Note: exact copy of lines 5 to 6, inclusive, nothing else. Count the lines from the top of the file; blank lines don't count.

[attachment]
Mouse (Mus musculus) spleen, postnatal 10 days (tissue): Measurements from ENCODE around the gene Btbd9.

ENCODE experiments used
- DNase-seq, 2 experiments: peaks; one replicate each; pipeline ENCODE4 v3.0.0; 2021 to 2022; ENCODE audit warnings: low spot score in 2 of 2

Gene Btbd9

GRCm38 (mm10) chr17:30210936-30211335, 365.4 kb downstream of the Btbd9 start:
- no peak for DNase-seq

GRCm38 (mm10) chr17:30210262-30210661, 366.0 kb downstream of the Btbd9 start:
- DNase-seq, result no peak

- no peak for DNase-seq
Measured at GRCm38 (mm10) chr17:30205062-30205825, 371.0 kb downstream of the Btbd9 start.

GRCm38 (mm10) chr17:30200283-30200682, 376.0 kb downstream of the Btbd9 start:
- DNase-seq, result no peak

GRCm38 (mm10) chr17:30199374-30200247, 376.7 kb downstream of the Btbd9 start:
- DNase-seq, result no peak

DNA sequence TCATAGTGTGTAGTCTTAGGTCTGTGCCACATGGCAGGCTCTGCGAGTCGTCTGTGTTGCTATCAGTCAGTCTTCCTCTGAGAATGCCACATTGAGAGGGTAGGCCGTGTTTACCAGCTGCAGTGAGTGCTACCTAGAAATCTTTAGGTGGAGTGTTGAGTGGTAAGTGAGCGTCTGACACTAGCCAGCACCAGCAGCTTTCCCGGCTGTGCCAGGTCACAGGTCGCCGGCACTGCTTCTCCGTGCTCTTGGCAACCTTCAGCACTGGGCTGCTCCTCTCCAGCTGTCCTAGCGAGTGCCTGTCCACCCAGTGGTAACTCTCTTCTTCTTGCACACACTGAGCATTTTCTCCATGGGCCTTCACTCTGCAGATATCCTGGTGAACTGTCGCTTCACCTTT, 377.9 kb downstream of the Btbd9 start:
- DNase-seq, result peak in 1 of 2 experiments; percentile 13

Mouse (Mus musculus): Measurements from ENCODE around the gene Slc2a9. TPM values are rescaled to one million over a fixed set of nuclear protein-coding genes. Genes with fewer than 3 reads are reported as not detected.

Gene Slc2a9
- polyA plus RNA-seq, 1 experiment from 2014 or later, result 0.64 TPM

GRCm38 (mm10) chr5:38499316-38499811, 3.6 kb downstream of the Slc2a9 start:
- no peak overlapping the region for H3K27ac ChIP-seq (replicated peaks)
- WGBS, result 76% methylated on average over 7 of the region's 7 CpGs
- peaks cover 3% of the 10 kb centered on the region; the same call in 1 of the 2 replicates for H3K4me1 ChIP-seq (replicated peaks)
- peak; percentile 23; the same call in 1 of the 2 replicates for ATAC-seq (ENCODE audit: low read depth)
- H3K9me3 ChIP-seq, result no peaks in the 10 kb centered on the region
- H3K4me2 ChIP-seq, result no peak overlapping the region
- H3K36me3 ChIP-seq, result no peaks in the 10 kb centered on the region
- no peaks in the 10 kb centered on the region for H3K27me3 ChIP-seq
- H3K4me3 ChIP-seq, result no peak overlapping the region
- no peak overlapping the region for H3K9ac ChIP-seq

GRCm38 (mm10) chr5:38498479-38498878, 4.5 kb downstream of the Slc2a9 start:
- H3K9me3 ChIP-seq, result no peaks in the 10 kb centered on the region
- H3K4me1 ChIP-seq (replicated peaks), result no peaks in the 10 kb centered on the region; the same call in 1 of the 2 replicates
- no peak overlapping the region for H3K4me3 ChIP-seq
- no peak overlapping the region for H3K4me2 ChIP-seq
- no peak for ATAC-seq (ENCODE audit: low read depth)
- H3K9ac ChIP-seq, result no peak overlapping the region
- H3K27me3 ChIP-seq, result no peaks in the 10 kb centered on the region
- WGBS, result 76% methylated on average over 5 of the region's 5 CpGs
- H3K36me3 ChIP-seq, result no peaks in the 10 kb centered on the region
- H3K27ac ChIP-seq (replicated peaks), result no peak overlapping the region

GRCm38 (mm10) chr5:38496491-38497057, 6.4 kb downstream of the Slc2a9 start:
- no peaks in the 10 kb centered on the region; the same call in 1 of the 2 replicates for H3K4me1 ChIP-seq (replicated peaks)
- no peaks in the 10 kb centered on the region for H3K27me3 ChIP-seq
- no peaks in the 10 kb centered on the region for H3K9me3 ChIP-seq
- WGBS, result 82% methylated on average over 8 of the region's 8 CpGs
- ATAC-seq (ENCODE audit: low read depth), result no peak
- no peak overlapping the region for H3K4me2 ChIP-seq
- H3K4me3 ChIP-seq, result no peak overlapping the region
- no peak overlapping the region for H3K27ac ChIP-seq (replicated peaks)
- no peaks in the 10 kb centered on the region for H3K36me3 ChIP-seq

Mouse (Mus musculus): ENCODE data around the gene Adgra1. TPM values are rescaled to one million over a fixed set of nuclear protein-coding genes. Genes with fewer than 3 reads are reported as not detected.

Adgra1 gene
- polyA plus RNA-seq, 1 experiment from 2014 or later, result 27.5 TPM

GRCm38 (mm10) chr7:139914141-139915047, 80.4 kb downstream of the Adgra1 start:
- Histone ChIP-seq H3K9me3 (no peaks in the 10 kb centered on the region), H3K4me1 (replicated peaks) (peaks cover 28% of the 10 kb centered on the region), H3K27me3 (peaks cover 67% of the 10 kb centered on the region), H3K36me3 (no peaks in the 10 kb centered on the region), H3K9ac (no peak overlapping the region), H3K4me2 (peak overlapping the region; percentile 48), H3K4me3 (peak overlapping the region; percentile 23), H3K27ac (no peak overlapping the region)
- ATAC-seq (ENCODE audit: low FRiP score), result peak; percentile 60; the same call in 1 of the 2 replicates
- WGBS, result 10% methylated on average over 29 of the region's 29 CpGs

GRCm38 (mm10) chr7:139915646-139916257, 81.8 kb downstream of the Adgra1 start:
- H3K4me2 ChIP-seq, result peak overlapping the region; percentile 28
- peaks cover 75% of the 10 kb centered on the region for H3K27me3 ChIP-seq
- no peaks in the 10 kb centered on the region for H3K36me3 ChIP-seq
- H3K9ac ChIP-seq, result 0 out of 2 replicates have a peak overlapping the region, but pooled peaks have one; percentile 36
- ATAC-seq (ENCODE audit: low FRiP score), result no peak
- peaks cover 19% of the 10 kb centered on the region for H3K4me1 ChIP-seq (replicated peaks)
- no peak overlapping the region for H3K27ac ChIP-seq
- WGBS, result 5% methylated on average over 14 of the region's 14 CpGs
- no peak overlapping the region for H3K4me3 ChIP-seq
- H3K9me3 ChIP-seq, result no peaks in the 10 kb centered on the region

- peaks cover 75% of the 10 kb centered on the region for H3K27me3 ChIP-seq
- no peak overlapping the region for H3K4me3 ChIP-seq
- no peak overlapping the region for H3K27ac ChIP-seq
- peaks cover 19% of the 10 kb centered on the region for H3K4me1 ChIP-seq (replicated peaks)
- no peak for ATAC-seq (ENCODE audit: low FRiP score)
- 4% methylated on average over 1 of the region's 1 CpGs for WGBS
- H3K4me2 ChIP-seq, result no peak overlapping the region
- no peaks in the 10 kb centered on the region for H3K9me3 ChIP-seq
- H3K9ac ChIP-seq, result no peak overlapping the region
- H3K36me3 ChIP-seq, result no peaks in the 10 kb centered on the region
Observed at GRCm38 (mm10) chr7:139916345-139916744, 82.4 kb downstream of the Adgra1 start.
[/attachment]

GRCm38 (mm10) chr17:30210936-30211335, 365.4 kb downstream of the Btbd9 start:
- no peak for DNase-seq